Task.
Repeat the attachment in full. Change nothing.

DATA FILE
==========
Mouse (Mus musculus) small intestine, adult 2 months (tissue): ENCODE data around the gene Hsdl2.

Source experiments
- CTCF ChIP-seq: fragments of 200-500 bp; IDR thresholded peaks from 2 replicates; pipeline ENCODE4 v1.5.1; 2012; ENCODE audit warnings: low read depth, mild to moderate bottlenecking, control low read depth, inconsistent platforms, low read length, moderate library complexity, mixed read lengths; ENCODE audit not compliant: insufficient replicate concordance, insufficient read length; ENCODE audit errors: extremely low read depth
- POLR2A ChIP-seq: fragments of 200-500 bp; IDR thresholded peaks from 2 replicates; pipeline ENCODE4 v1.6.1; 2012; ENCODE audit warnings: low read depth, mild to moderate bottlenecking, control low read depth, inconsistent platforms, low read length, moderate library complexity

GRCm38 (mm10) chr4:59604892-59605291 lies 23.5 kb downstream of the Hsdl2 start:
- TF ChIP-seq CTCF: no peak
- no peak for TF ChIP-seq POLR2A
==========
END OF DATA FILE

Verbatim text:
Mouse (Mus musculus) small intestine, adult 2 months (tissue): ENCODE data around the gene Hsdl2.

Source experiments
- CTCF ChIP-seq: fragments of 200-500 bp; IDR thresholded peaks from 2 replicates; pipeline ENCODE4 v1.5.1; 2012; ENCODE audit warnings: low read depth, mild to moderate bottlenecking, control low read depth, inconsistent platforms, low read length, moderate library complexity, mixed read lengths; ENCODE audit not compliant: insufficient replicate concordance, insufficient read length; ENCODE audit errors: extremely low read depth
- POLR2A ChIP-seq: fragments of 200-500 bp; IDR thresholded peaks from 2 replicates; pipeline ENCODE4 v1.6.1; 2012; ENCODE audit warnings: low read depth, mild to moderate bottlenecking, control low read depth, inconsistent platforms, low read length, moderate library complexity

GRCm38 (mm10) chr4:59604892-59605291 lies 23.5 kb downstream of the Hsdl2 start:
- TF ChIP-seq CTCF: no peak
- no peak for TF ChIP-seq POLR2A